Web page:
With over 300 million shoppers on Amazon.com, businesses can offer customers a range of experiences. Vendors and sellers have become a large part of Amazon’s behemoth business and the ecommerce shopping experience. According to Amazon’s published results, third-party sellers generated $31.8 billion dollars in revenue in 2017. As of the first quarter of 2018, more than 50% of paid units on Amazon were sold through third parties.
With so much on the table (or, rather, in the shopping cart), comes confusion and questions. Should businesses become a vendor or a seller on Amazon? Or, perhaps, do both? Unfortunately, there is not a simple answer, as it depends on the particulars of your business, including the product range, margins, inventory levels, logistics, and marketing capabilities and desires.
Defining the difference
Sellers and vendors on Amazon use a dashboard and toolkit provided by Amazon to sell their product. Vendors, using Vendor Central, sell product to Amazon’s retail side to be sold by Amazon to end consumers, taking on the role of wholesalers. Sellers, using Seller Central, sell product directly to consumers on Amazon under their own business name, taking on the role of retailers.
Sellers manage orders, inventory, customer service and set their own retail prices. There is the option to enroll in the Fulfillment by Amazon (FBA) program, which allows Amazon to handle order management for a business. With vendors, Amazon manages the orders, inventory, customer service and set the retail prices.
Pros of being an Amazon vendor
The most obvious perks of being a vendor versus a seller are the marketing and merchandising services available that vendors can utilize. Through Vendor Central, businesses can participate (for a sometimes hefty cost) in the Vine reviews program, marketing packages, build A+ detail pages, add videos, offer promotions with visibility on the Today’s Deals page, and enlist in marketing with Amazon Advertising, giving access to sponsored ads, product display ads, brand pages and more.
Since vendors sell their products to Amazon, the products are “sold by Amazon” on the website, instilling a sense of confidence on the consumer’s part. Vendor Central is invite-only, with longer (more traditional) payment terms and sales processes which may work better for certain businesses with established logistics or certain products and categories.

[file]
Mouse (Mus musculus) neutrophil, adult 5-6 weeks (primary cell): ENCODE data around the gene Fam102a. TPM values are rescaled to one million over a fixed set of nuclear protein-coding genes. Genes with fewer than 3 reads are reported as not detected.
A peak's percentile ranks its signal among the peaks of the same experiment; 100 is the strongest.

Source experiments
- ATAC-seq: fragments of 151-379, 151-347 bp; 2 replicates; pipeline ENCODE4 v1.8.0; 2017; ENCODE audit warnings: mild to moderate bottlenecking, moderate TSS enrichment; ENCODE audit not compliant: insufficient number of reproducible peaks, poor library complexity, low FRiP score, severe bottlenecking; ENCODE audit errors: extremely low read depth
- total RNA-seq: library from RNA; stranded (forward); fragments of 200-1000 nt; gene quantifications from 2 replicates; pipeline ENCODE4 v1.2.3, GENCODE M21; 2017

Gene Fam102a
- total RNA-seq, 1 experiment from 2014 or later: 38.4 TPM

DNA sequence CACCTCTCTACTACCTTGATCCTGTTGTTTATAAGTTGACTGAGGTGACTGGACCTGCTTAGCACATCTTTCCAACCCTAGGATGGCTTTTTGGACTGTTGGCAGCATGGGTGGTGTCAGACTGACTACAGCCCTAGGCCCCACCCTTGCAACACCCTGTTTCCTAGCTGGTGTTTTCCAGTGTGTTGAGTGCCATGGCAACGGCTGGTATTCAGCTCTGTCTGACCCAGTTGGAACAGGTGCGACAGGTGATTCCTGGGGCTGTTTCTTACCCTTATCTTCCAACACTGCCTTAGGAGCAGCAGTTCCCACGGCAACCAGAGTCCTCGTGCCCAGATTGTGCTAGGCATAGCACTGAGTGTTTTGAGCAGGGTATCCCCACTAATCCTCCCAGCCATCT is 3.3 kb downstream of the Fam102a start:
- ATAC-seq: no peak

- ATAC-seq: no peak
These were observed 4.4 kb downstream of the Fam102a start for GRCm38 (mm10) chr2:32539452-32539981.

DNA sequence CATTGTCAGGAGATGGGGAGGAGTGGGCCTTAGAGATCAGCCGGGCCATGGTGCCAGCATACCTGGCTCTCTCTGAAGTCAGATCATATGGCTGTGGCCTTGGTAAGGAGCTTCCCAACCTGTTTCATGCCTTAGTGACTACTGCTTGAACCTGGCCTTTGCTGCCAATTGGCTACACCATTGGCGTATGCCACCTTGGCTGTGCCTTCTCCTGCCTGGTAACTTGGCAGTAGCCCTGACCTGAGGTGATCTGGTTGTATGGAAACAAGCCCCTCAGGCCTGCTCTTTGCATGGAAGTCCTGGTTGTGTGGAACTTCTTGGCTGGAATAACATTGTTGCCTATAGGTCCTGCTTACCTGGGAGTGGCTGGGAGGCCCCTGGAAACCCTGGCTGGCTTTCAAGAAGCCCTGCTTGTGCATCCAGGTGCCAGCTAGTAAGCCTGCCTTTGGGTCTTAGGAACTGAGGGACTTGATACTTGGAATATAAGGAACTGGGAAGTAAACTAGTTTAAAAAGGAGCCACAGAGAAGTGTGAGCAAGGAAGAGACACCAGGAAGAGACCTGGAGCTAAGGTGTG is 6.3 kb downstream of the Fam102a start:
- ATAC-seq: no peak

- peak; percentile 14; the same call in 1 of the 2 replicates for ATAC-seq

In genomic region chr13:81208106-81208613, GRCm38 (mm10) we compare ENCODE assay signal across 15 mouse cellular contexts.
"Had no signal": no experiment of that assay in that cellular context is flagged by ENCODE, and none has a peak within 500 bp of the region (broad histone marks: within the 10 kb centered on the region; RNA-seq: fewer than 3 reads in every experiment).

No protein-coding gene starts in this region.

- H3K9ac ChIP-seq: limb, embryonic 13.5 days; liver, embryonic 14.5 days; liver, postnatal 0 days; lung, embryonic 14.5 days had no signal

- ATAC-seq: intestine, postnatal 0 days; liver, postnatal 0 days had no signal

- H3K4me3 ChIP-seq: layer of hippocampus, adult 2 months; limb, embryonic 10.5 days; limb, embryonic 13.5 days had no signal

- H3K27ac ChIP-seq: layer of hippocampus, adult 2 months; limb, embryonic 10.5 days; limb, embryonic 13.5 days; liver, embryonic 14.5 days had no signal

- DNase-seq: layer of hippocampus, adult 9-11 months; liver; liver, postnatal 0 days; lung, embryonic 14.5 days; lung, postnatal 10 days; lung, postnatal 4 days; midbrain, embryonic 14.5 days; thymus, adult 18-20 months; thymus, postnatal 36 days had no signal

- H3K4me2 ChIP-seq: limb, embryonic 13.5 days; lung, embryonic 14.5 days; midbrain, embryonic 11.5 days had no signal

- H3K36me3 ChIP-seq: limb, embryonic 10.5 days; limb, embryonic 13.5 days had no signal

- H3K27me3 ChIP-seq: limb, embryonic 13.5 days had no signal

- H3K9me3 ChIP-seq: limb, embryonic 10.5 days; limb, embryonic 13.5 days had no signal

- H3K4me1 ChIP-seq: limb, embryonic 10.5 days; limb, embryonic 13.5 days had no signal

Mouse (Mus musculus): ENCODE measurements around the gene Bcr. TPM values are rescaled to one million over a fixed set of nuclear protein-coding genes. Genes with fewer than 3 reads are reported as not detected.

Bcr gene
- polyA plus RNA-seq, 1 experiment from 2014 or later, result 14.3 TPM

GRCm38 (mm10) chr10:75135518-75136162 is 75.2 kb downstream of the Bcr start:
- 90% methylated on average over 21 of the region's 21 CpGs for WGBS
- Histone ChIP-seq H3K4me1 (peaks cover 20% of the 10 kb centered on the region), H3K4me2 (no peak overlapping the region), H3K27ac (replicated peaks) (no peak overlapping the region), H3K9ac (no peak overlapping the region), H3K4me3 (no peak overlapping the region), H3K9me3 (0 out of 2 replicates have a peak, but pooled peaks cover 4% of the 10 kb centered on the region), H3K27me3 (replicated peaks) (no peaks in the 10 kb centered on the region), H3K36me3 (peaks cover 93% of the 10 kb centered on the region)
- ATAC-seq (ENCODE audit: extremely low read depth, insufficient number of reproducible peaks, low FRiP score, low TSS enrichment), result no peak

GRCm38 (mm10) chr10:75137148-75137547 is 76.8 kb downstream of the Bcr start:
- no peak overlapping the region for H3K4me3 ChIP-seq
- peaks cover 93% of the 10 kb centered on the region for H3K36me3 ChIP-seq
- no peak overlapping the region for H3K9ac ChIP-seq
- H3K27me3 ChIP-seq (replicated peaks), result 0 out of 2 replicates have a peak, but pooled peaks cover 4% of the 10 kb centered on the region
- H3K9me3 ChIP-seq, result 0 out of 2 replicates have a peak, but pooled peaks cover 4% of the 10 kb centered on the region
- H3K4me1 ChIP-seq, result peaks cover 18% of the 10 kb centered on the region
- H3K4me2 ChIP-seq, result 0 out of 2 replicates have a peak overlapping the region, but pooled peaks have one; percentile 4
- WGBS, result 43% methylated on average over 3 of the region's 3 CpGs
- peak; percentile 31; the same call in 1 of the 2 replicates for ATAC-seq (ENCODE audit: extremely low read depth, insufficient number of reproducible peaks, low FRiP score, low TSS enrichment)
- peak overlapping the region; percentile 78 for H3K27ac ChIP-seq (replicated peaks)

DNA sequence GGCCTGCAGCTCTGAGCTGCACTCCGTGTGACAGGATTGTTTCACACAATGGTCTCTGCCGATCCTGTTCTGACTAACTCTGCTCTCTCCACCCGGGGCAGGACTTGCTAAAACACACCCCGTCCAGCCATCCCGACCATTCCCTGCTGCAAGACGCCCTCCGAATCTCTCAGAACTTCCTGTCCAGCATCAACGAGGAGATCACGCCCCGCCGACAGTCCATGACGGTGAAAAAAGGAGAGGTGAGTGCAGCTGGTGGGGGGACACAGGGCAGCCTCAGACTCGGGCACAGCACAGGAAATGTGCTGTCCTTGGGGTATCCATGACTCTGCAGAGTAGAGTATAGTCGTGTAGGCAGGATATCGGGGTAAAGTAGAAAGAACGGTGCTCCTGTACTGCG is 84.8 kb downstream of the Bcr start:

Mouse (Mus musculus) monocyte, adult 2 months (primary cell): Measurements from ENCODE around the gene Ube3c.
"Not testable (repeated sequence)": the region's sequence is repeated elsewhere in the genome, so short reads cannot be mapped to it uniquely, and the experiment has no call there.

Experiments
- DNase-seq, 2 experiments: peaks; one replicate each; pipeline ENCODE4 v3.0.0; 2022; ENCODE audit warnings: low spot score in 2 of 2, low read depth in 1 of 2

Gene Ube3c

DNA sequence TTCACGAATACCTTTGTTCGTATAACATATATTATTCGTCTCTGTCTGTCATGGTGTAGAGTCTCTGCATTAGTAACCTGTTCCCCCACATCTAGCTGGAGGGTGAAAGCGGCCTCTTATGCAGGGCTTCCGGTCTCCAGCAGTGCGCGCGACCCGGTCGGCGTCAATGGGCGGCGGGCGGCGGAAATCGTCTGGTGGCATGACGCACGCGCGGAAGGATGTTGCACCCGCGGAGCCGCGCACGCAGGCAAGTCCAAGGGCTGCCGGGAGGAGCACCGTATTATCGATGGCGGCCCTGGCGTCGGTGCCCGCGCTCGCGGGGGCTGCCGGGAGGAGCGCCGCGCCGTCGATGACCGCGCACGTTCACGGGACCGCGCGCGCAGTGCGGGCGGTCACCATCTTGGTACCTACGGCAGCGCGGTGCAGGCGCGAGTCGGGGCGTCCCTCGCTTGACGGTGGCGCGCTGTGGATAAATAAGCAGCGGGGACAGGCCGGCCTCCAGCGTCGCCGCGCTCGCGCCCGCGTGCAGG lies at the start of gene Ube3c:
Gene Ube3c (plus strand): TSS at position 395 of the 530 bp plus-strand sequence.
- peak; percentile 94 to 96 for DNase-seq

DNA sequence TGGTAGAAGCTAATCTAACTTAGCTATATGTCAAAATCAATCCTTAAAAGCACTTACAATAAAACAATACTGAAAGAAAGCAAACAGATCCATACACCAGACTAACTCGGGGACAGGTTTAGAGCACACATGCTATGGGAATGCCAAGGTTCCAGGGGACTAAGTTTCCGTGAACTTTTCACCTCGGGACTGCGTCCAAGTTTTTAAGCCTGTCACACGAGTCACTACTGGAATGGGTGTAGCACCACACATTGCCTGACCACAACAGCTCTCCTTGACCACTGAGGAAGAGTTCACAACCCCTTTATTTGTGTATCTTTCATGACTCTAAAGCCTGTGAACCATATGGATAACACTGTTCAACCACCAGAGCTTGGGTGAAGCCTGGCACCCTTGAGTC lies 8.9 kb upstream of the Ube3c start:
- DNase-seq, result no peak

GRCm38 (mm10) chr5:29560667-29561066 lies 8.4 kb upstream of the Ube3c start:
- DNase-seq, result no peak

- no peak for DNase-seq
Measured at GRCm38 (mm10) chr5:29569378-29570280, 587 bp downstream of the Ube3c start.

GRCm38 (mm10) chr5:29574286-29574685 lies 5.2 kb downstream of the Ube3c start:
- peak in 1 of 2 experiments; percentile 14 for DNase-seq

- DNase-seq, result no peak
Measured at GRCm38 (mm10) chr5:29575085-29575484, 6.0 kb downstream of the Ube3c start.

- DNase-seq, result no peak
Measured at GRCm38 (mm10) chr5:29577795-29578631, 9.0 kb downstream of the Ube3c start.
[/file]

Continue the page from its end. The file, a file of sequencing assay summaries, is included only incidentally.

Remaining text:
If you are interested in detailed and extensive reporting, Vendor Central also has a wealth of reports available in Amazon Retail Analytics Premium (ARAP), though it comes at a cost.
Pros of being an Amazon seller
The most obvious perk of being a seller on Amazon, is a greater degree of control and protection for their brand, as well as the potential for greater margins. Sellers can set their own prices and listing details. Seller Central also offers owners the opportunity to use the Brand Registry to influence and protect their intellectual property and brand. Registered brands’ content will take precedence over other content on a product’s detail page, making it a reliable way to ensure a good customer experience for your products. Enrolling in the Brand Registry also unlocks additional selling tools, such as Enhanced Brand Content (EBC) which is similar to A+ pages on the vendor side, Brand Stores and Sponsored Brands (ability to create Headline Search Ads).
If a business is hoping to sell internationally or in a multi-channel situation, they can do this under one unified seller account in Seller Central. Vendors, however, must establish a relationship with a vendor manager or vendor support team in each country.
Amazon offers sellers more flexible logistic options and quicker payment terms. Anyone can sign up to be an Amazon seller and use Seller Central.
A hybrid approach
Depending on your business needs and administrative capabilities, the choice to become a vendor when invited may be tempting but also worrisome. Perhaps your products are doing well under your seller account, but you are unsure whether you can manage the margins or the fulfilment obligations for all of your products. It is possible to take a hybrid approach, breaking down the product assortment (if you have a wide range) into categories that can support each platform and maximize your results. You can also transition product slowly and monitor results.
From this brief overview touching on the basics, there are clearly pros and cons to both Vendor Central and Seller Central. It is important for businesses to analyze specifics to their product ranges, business goals, and administrative capabilities (as both require a hands-on approach to be successful).
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